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Immunotherapeutic agents use or modify immune mechanisms. Use of these agents is rapidly evolving; new classes, new agents, and new uses of current agents are certain to be developed. A number of different classes of immunotherapeutic agents have been developed (see Table: Some Immunotherapeutic Agents in Clinical Use*):
Some Immunotherapeutic Agents in Clinical Use*
Monoclonal antibodies (mAbs) are manufactured in vitro to recognize specific targeted Ags; they are used to treat solid and hematopoietic tumors and inflammatory disorders. The mAbs that are currently in clinical use include
Murine mAbs are produced by injecting a mouse with an Ag, harvesting its spleen to obtain plasma cells that are producing Ab specific to that Ag, fusing those cells with immortal mouse myeloma cells, growing these hybridoma cells (eg, in cell culture), and harvesting the Ab. Although mouse antibodies are similar to human antibodies, clinical use of murine mAbs is limited because they induce human anti-mouse Ab production, can cause immune complex serum sickness (a type III hypersensitivity reaction), and are rapidly cleared. An exception is muromonab-CD3 (OKT3), which effectively prevents acute rejection of solid organ transplants; it is typically given only once or twice to a patient receiving other immunosuppressants (see Overview of Transplantation : Monoclonal antibodies (mAbs)).
To minimize the problems due to use of pure mouse Ab, researchers have used recombinant DNA techniques to create monoclonal Abs that are part human and part mouse. Depending on the proportion of the Ab molecule that is human, the resultant product is termed one of the following:
In both cases, the process usually begins as above with production of mouse hybridoma cells that make Ab to the desired Ag. Then the DNA for some or all of the variable portion of the mouse Ab is merged with DNA for human immunoglobulin. The resultant DNA is placed in a mammalian cell culture, which then expresses the resultant gene, producing the desired Ab. If the mouse gene for the whole variable region is spliced next to the human constant region, the product is termed "chimeric." If the mouse gene for only the Ag-binding hypervariable regions of the variable region is used, the product, termed "humanized," is even more human.
Chimeric mAbs activate Ag-presenting cells (APCs) and T cells more effectively than murine mAbs but can still induce production of human anti-chimeric Ab.
Humanized mAbs against various antigens (Ags) have been approved for the treatment of colorectal and breast cancer, leukemia, allergy, autoimmune disease, transplant rejection, and respiratory syncytial virus infection.
These hybrid proteins are created by linking together the gene sequences encoding all or part of 2 different proteins to generate a chimeric polypeptide that incorporates desirable attributes from the parent molecules (eg, a cell-targeting component combined with a cell toxin). The circulating half-life of therapeutic proteins can also often be improved by fusing them to another protein that naturally has a longer serum half-life (eg, the Fc region of IgG).
Soluble versions of cytokine receptors are used as therapeutic reagents. They can block the action of cytokines by binding with them before they attach to their normal cell surface receptor.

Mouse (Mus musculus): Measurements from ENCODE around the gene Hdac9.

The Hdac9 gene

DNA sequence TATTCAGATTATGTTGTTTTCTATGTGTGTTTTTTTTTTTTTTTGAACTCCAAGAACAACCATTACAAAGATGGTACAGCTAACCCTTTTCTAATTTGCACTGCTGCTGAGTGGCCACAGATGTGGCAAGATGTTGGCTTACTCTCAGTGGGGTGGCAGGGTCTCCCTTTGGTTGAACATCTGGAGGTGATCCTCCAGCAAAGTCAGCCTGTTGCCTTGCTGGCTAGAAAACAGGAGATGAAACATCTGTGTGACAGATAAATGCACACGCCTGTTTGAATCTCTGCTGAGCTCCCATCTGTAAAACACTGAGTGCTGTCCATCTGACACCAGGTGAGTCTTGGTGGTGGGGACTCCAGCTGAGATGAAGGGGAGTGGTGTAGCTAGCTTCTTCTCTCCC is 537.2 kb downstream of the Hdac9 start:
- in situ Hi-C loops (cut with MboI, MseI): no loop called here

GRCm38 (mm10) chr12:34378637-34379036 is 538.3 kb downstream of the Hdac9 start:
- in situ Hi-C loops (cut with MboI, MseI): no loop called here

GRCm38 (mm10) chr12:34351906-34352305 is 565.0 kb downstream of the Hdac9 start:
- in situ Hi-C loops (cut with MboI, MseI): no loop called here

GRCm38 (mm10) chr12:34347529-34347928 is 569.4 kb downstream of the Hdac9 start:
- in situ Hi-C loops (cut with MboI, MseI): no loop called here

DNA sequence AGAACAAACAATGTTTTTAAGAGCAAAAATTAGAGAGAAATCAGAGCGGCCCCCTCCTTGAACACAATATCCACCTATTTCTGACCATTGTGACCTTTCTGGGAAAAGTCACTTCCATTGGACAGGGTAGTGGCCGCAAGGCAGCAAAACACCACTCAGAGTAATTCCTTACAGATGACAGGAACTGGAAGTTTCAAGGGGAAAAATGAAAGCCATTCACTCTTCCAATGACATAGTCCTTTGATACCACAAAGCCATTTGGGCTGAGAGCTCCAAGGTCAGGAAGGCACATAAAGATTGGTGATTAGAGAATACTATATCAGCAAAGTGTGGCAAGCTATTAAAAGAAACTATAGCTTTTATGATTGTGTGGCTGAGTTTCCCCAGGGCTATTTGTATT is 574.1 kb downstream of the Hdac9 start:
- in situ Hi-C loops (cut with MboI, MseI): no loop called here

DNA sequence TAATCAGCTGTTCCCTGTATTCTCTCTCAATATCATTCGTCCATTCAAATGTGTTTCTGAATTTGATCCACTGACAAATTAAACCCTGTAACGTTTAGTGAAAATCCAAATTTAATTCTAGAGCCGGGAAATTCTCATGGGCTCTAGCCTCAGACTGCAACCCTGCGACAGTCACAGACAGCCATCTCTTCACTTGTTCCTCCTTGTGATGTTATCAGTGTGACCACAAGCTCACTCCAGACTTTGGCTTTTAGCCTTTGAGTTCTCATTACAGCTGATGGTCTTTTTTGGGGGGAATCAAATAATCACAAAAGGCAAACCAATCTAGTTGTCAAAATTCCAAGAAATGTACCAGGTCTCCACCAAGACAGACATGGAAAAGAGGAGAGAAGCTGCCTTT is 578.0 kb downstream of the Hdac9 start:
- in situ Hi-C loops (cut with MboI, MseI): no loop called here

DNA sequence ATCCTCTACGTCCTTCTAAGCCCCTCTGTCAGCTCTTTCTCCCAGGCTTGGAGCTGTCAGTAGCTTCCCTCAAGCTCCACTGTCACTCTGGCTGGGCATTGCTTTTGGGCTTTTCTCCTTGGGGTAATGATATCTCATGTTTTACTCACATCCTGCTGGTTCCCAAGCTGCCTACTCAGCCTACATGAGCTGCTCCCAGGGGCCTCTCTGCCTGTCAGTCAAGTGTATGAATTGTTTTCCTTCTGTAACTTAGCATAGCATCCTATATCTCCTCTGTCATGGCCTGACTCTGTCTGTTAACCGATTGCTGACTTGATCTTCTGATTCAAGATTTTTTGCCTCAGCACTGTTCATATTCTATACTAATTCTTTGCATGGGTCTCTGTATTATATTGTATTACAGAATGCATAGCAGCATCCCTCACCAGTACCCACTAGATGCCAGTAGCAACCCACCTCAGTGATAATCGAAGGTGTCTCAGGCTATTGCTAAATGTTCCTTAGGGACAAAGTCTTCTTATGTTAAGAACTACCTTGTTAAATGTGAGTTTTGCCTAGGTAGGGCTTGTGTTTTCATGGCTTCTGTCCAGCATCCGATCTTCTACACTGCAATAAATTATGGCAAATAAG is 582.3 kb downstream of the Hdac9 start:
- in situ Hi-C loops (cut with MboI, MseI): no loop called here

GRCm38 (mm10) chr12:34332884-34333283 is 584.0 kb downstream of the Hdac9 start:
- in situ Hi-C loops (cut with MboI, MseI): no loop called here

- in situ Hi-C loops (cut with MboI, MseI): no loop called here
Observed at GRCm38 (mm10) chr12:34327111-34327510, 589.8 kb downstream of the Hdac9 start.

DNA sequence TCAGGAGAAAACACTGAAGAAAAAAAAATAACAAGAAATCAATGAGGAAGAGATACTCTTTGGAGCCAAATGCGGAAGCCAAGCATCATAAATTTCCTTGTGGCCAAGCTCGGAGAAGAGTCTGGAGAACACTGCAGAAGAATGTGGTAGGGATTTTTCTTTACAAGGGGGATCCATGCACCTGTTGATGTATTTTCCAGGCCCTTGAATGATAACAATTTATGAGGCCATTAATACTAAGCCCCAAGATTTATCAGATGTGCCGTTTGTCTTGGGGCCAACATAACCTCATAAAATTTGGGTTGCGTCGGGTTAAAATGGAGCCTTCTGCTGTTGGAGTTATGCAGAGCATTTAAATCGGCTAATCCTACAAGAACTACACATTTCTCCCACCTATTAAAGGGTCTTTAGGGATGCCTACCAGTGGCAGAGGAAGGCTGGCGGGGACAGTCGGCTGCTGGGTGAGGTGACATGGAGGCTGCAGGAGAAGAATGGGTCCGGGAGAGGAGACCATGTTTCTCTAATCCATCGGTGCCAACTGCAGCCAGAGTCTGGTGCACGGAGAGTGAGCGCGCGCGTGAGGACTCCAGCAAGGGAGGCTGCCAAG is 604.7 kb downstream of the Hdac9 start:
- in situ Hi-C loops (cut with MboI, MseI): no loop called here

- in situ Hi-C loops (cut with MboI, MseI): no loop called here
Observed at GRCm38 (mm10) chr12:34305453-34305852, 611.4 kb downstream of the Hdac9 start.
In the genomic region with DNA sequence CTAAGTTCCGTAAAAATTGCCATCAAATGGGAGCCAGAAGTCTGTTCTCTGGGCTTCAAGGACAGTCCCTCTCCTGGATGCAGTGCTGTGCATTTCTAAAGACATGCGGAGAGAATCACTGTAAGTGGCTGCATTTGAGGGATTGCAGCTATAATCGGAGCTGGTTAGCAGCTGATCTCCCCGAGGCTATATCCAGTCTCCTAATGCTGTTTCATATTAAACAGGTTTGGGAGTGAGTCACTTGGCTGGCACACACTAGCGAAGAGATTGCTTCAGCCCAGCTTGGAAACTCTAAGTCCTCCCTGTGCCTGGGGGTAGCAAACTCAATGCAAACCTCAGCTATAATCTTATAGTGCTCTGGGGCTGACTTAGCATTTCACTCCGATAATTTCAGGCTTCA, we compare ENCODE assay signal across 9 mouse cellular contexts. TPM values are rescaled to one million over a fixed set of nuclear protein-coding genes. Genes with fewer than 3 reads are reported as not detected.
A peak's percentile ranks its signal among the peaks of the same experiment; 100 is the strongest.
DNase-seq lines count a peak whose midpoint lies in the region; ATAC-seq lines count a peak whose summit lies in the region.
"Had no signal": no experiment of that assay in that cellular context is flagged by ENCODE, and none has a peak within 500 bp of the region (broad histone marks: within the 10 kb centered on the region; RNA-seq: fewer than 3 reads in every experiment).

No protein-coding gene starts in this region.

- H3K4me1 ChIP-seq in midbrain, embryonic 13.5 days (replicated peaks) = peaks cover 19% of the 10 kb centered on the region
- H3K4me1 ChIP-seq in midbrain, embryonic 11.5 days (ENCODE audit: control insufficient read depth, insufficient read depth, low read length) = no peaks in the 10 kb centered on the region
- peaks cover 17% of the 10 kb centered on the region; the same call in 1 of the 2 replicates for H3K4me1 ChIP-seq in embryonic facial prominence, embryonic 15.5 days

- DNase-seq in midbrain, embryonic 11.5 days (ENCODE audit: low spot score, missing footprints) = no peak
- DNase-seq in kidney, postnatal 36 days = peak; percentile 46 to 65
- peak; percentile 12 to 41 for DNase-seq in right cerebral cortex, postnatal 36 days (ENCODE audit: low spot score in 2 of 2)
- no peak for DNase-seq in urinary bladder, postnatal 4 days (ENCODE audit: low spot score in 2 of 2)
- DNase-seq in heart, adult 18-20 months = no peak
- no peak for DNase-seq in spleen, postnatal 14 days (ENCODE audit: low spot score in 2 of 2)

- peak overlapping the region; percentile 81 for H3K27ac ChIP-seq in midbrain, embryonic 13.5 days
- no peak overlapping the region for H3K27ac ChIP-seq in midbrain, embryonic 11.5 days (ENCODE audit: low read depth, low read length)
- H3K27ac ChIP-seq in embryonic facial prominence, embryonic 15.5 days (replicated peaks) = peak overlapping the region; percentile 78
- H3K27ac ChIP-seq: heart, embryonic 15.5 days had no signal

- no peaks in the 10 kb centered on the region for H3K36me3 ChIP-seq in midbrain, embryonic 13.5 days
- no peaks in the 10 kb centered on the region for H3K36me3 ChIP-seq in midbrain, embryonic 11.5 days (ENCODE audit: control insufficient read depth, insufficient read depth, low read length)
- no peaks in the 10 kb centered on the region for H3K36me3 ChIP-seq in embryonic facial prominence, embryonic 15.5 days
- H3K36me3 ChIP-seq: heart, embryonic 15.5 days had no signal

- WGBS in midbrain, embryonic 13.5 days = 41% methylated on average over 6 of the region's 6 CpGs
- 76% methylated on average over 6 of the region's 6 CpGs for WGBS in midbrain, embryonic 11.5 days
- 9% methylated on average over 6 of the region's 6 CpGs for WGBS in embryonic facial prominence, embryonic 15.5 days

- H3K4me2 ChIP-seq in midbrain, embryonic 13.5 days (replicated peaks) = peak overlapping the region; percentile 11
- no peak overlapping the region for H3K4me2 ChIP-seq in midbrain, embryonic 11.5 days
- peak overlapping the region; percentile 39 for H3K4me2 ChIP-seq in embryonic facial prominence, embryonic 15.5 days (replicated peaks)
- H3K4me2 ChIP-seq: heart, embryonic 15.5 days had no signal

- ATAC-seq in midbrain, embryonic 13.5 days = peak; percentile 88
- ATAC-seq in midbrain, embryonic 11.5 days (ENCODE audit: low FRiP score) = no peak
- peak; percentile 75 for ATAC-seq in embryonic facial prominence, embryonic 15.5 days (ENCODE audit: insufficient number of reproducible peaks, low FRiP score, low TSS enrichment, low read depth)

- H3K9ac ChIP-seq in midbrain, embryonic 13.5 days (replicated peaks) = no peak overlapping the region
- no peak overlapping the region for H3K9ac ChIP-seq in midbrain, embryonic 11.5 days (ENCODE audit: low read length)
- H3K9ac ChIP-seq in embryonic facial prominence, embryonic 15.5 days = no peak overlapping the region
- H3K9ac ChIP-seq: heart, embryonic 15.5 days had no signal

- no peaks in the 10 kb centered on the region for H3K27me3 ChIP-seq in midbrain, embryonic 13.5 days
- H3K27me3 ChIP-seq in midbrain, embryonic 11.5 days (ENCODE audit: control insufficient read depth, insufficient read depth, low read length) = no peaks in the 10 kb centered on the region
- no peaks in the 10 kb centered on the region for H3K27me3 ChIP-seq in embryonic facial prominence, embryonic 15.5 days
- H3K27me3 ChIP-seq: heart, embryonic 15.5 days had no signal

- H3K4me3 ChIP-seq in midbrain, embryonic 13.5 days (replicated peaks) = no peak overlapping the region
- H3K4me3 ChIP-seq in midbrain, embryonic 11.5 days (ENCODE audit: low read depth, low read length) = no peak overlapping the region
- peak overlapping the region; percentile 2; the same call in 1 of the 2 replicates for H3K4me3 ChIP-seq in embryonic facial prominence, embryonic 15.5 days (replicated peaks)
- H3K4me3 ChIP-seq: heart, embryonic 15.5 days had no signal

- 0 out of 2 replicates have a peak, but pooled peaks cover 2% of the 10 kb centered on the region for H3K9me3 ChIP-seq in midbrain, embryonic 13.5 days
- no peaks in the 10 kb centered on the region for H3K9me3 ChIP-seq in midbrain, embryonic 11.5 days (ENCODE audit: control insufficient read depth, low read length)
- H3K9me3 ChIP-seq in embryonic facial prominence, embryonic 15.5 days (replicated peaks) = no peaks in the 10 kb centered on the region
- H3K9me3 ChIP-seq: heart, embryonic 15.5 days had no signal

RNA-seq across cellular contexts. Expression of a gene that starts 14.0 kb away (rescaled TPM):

Etanercept, a fusion protein, consists of 2 identical chains from the CD120b receptor for tumor necrosis factor (TNF)-α. This agent thus blocks TNF-α and is used to treat RA refractory to other treatments, ankylosing spondylitis, psoriatic arthritis, and plaque psoriasis.
Soluble IL receptors (eg, those for IL-1, IL-2, IL-4, IL-5, and IL-6) are being developed for treatment of inflammatory and allergic disorders and cancer.
Colony-stimulating factors (CSF), such as erythropoietin, granulocyte CSF (G-CSF), and granulocyte-macrophage CSF (GM-CSF), are used in patients undergoing chemotherapy or transplantation for hematologic disorders and cancers (see Table: Some Immunotherapeutic Agents in Clinical Use*). Interferon-α (IFN-α) and IFN-γ are used to treat cancer, immunodeficiency disorders, and viral infections; IFN-β is used to treat relapsing multiple sclerosis. Many other cytokines are being studied.
Anakinra, used to treat RA, is a recombinant, slightly modified form of the naturally occurring IL-1R antagonist; this drug attaches to the IL-1 receptor and thus prevents binding of IL-1, but unlike IL-1, it does not activate the receptor.
Cells expressing cytokine receptors can be targeted by modified versions of the relevant cytokine (eg, denileukin diftitox, which is a fusion protein containing sequences from IL-2 and from diphtheria toxin). Denileukin is used in cutaneous T-cell lymphoma to target the toxin to cells expressing the CD25 component of the IL-2 receptor.
Small linear peptides, cyclicized peptides, and small organic molecules are being developed as agonists or antagonists for various applications. Screening libraries of peptides and organic compounds can identify potential mimetics (eg, agonists for receptors for erythropoietin, thrombopoietin, and G-CSF).
Immune system cells are harvested (eg, by leukapheresis) and activated in vitro before they are returned to the patient. The aim is to amplify the normally inadequate natural immune response to prostate cancer. Methods of activating immune cells include using cytokines to stimulate and increase numbers of antitumor cytotoxic T cells and using pulsed exposure to antigen-presenting cells such as dendritic cells with tumor antigens.
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